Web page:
Revisiting Social Networks: Will They Matter For Behavioral Health?

Posted by:

I’ve had some great discussions these past few months with mental health professionals about social networking.  The questions raised and the experiences shared have been invaluable.  I’ve received emails from behavioral health care companies and from individual practitioners all looking to make sense of a topic that seems to be all the rage.  You simply cannot hide from social networking.

The problem for many, including myself, is trying to figure out what role it can effectively play in our careers.  Unfortunately, it tends to bring up more questions than answers.  Here’s my attempt at simplifying things a bit.

It’s my belief that the best social networking tools for mental health professionals are NOT LinkedIn, Facebook, Twitter and the like.  The two main social networking vehicles that will have the most impact in terms of building market share are Blogging and the creation of online communities through free social networking sites such as  I believe either of these are an effective starting point and can serve as a great foundation for you.

Blogging Revisited

I’m always surprised when social networking experts forget to mention Blogging as an important piece of the puzzle. I’m surprised because I believe Blogging is the absolute best social networking tool out there!  I enjoy it for a number of reasons but perhaps the greatest benefit I get from this activity has nothing to do with the number of subscribers or the amount of people who visit my Blog.  Blogging, for me, has created a shift in how I approach my profession.  It has given me a vehicle to express myself creatively and has given me a level of discipline I did not have in the past.  The rest will follow.

This video clip of Tom Peters and Seth Godin helps explain this point far more eloquently than I can.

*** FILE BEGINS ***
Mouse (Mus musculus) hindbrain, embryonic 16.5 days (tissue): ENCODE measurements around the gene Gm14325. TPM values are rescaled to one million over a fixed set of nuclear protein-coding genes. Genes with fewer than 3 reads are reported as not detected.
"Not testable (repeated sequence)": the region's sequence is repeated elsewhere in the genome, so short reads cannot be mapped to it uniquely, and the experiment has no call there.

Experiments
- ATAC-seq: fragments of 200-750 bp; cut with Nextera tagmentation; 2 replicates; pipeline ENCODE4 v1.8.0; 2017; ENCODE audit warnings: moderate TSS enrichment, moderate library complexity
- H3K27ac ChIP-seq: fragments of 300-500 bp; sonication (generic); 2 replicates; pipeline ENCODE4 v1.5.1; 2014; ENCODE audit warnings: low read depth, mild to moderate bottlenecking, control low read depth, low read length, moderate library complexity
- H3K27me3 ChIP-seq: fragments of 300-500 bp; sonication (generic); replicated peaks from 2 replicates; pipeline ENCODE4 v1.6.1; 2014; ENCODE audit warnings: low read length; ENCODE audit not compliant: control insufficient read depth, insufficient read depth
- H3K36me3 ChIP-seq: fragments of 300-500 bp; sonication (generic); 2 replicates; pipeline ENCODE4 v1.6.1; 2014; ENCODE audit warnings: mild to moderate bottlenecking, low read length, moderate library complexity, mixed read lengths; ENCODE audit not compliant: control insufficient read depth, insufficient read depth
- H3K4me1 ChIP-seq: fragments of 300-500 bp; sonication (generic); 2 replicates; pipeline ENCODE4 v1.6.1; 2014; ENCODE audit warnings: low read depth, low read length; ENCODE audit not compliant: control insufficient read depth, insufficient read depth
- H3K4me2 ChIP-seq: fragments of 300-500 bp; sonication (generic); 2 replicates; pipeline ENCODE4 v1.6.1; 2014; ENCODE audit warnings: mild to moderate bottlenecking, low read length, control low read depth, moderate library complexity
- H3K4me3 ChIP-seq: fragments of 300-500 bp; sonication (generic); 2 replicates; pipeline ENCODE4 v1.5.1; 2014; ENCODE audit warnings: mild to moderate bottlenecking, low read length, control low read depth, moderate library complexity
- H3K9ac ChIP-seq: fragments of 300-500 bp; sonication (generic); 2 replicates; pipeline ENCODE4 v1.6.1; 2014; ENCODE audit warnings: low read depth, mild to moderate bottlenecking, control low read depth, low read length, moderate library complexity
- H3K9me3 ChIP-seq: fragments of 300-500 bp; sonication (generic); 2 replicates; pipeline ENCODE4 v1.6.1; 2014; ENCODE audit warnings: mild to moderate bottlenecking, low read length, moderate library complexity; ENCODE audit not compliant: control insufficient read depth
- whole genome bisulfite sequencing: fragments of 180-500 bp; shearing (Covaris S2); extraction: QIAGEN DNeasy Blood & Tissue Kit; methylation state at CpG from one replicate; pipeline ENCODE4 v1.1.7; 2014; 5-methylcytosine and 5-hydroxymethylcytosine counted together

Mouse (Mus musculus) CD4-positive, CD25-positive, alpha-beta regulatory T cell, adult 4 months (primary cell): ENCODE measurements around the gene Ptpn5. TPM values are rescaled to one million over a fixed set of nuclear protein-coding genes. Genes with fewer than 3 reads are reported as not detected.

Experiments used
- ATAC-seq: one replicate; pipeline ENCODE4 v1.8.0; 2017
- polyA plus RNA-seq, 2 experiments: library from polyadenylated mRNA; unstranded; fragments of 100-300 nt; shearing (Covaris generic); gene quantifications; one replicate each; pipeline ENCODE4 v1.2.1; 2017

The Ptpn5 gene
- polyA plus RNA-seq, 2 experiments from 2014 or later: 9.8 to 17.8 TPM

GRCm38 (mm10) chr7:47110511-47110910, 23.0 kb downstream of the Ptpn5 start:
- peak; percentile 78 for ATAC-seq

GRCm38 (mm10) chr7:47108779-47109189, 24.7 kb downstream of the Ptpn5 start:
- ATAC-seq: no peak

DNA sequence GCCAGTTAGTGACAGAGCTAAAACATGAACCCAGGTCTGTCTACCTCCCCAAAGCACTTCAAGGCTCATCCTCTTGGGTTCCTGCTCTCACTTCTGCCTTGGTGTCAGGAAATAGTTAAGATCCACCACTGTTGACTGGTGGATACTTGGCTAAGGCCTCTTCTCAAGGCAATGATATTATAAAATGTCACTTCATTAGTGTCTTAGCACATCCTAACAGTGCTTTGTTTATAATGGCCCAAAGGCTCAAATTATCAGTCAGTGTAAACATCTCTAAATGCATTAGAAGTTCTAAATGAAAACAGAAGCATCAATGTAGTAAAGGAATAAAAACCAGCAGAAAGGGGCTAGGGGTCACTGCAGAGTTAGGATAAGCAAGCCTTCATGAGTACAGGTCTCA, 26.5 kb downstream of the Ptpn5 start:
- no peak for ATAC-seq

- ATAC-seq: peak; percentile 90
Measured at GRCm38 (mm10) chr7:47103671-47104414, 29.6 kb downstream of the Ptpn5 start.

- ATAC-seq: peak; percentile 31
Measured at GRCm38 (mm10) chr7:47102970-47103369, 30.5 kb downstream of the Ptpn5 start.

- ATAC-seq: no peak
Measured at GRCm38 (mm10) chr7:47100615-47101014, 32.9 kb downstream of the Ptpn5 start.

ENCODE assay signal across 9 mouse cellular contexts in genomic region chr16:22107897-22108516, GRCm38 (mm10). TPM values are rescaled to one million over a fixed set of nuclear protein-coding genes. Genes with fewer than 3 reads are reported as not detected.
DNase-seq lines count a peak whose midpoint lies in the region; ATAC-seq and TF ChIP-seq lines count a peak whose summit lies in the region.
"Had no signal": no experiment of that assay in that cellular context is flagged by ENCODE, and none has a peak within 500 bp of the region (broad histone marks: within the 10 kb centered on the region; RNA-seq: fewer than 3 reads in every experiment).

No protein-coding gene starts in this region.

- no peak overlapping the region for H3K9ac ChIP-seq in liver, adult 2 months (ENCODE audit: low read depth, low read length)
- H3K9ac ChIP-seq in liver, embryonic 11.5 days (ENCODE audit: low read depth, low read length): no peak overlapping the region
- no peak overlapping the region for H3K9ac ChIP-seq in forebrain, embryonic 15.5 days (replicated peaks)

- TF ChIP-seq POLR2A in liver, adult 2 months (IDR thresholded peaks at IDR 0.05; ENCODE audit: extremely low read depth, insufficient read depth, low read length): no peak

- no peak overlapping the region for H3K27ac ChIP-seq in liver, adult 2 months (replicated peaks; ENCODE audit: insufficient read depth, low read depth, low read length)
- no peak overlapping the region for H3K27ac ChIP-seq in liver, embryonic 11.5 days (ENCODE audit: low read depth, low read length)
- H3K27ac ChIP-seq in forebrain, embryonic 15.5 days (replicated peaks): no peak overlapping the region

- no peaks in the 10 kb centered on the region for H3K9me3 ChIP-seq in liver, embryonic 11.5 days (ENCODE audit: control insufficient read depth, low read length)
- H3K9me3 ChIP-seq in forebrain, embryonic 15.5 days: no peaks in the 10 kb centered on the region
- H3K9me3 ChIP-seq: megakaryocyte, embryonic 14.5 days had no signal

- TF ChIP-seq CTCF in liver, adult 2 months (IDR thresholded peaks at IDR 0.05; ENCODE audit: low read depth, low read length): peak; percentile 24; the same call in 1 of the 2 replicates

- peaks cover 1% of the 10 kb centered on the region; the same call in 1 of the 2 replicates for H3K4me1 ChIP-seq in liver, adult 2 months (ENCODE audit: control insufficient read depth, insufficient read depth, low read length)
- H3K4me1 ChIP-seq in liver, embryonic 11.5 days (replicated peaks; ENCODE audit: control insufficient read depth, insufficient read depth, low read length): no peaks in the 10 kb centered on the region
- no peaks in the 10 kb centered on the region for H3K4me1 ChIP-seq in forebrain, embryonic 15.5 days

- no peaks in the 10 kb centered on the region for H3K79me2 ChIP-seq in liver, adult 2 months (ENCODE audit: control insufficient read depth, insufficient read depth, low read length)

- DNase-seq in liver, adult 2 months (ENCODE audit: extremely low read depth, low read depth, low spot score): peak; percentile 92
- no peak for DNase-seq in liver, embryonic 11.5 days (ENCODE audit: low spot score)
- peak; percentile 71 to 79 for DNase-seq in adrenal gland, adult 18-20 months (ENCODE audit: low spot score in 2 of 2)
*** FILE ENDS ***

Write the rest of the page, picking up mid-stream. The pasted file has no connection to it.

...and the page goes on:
Is Social Networking Right For Your Business?

Obviously, there’s a lot more to the social networking revolution than Blogging.  The choices appear endless and that’s part of the problem.  How can you make sense of it all?

Be honest, how many of you have created two or three social networking accounts, added a few friends on each and quickly lost steam as you ended up seeing no real value in what you are doing?

I’ve learned the hard way that simply signing up for a Facebook account or getting people to follow you on Twitter doesn’t mean you’re using social networking in a way that will help professionally.  Many marketing efforts and tools, both online and offline, fall on deaf ears not because they aren’t useful but because they’re not linked to a process that’s focused on offering value and building trust.

The video below speaks to the pitfalls of social networking and stresses the value of building real relationships vs. falling for the allure of “fake networking”.  If you’re thinking of leveraging social networking then the ideas offered in this brief clip will be interesting and helpful.




  1. Katherine Gordy Levine  August 18, 2009

    Thank you. I am learning. Have a yes, buts. Yes, all can be a waste of time, but all are tools and if the only tool you have is a hammer, then all you do is hit nails or pry them out. When you are creative you can think of many ways to use a hammer, but it still remains mostly useful for hitting and prying.

    The major networking mantra I hear is you have to give to get and net working is about where you feel most comfortable giving.

    I also think you need the skill of turning talk to action and making that action pay off in the way you want.

    Thank you again for sparking some thoughts.

  2. David Diana  August 18, 2009

    The giving part is perhaps the most powerful form of marketing. If it’s genuine then it is quite powerful for a whole variety of reasons. And I also agree that sometime is a hammer is a hammer. If you accept that it will help reduce frustration! Thanks again for your comments. Very thought provoking!

# #